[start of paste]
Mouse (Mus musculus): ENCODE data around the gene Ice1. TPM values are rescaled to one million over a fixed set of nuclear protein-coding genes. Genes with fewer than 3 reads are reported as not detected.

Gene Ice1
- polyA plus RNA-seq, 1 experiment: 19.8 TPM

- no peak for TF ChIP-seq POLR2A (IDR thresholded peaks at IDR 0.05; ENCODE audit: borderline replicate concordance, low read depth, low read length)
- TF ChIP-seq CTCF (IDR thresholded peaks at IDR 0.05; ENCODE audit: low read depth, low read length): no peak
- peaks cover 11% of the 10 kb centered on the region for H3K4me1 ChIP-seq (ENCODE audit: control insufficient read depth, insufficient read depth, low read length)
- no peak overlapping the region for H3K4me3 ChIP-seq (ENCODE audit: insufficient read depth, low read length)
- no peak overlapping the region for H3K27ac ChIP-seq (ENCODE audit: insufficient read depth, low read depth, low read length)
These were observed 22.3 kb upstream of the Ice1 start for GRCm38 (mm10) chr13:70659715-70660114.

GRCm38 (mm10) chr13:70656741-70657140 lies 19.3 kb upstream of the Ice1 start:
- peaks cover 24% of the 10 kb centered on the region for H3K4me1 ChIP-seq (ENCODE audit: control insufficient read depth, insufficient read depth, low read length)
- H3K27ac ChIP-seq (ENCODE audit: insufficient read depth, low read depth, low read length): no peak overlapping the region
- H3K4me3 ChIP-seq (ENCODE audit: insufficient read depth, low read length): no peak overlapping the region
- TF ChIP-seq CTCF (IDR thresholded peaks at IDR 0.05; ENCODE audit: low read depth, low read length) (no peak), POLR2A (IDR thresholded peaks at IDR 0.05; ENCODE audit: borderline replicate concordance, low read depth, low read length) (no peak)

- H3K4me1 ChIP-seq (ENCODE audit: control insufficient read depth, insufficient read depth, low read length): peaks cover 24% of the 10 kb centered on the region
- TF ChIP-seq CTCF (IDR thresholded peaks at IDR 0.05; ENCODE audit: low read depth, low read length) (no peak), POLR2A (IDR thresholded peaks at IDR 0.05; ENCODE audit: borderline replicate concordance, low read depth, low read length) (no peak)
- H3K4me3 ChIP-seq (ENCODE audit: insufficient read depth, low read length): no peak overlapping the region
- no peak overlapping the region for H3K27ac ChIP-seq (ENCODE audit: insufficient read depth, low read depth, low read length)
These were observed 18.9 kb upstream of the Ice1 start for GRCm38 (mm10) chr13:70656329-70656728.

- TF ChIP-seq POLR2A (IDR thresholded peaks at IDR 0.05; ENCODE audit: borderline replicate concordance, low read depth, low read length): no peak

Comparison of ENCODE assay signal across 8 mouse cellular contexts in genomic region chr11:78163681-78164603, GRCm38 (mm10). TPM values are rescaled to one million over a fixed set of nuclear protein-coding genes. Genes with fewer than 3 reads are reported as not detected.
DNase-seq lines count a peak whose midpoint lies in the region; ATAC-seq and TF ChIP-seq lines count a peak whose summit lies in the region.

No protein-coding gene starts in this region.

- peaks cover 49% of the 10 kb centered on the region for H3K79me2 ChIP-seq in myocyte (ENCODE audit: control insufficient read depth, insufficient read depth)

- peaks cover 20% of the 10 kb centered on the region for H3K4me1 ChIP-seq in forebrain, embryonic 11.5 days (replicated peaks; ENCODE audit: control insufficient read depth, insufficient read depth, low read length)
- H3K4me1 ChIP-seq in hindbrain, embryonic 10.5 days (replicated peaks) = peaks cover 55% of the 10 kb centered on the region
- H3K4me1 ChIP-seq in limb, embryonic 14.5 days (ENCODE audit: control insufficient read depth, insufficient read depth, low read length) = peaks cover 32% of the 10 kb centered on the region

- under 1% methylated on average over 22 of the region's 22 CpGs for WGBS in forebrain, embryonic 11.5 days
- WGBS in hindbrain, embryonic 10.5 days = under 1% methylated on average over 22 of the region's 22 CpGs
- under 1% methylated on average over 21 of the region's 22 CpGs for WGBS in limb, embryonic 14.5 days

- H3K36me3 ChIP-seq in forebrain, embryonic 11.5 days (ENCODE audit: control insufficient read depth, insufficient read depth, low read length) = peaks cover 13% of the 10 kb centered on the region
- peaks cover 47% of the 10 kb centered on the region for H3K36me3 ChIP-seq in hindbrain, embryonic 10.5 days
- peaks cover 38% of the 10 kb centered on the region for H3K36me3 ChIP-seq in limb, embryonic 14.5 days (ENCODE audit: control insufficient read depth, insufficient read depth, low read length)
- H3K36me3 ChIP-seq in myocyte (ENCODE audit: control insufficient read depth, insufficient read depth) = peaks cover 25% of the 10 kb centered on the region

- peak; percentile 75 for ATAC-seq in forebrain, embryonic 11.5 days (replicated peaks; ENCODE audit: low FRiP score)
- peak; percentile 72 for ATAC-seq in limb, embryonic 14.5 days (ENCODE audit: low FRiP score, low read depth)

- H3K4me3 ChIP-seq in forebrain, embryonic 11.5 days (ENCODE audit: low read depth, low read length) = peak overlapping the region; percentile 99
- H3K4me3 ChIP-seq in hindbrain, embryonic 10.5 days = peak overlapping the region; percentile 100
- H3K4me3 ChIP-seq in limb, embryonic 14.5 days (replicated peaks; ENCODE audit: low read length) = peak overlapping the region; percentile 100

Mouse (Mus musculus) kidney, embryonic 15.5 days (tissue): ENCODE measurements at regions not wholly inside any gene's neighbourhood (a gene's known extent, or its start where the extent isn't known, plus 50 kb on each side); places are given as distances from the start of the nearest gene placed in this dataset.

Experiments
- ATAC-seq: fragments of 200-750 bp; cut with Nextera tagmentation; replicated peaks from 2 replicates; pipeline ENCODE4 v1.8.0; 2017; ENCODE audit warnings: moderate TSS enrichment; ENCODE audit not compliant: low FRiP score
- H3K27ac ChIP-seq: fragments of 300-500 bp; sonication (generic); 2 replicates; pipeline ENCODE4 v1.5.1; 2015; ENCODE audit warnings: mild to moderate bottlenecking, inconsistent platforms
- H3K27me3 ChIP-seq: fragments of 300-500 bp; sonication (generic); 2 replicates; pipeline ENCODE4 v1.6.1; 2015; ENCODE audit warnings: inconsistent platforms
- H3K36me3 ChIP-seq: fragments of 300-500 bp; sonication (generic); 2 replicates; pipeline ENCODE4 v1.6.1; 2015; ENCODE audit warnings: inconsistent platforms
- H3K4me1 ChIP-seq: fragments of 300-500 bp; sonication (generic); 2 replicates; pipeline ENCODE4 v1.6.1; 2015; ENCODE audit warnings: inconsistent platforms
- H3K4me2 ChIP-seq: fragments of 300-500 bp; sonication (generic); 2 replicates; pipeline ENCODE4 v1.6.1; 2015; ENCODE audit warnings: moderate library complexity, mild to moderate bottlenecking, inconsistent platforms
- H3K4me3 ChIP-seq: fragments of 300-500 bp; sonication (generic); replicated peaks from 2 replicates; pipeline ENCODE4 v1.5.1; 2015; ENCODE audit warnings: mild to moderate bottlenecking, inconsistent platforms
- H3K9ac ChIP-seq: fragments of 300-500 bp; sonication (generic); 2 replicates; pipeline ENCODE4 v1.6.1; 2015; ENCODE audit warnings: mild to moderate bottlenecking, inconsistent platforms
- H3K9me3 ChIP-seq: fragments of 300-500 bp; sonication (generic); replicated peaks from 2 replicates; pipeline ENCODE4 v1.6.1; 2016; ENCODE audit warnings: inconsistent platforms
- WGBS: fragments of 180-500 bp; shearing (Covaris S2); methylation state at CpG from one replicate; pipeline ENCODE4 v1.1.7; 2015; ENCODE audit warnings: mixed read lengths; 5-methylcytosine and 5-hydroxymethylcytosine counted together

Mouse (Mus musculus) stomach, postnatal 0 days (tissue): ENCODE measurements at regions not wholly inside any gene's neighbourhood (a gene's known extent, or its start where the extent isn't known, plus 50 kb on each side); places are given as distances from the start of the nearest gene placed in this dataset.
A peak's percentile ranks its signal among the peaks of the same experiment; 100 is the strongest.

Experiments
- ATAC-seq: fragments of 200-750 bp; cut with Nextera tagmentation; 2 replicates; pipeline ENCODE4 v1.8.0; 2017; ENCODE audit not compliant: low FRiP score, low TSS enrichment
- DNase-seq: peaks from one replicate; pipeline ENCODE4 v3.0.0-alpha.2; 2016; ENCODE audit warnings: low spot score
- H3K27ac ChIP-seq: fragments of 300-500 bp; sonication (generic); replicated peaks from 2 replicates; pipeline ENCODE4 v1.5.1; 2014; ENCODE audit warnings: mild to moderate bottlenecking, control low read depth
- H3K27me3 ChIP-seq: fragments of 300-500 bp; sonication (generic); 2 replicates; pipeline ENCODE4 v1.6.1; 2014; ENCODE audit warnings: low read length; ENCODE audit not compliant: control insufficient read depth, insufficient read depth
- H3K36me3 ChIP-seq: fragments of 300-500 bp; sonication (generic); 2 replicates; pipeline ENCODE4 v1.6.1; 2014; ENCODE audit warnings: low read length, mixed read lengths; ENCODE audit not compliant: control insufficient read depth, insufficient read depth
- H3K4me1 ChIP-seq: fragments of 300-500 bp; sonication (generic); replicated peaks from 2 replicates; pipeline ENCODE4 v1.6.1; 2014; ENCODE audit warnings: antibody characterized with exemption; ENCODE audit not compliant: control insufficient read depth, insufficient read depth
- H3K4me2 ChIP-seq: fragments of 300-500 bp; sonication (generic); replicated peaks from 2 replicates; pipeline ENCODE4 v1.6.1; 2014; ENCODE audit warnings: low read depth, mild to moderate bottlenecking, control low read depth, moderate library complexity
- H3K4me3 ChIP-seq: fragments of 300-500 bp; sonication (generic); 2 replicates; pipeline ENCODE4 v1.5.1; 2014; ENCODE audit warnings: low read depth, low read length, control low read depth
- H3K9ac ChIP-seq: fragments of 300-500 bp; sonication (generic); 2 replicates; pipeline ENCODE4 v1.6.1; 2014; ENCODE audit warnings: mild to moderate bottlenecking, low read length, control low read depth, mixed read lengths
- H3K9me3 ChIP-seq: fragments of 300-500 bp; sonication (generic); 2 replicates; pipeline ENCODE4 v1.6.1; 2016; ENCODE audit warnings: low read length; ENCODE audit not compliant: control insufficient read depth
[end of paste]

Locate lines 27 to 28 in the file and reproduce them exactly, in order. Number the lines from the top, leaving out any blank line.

- H3K4me1 ChIP-seq in limb, embryonic 14.5 days (ENCODE audit: control insufficient read depth, insufficient read depth, low read length) = peaks cover 32% of the 10 kb centered on the region

- under 1% methylated on average over 22 of the region's 22 CpGs for WGBS in forebrain, embryonic 11.5 days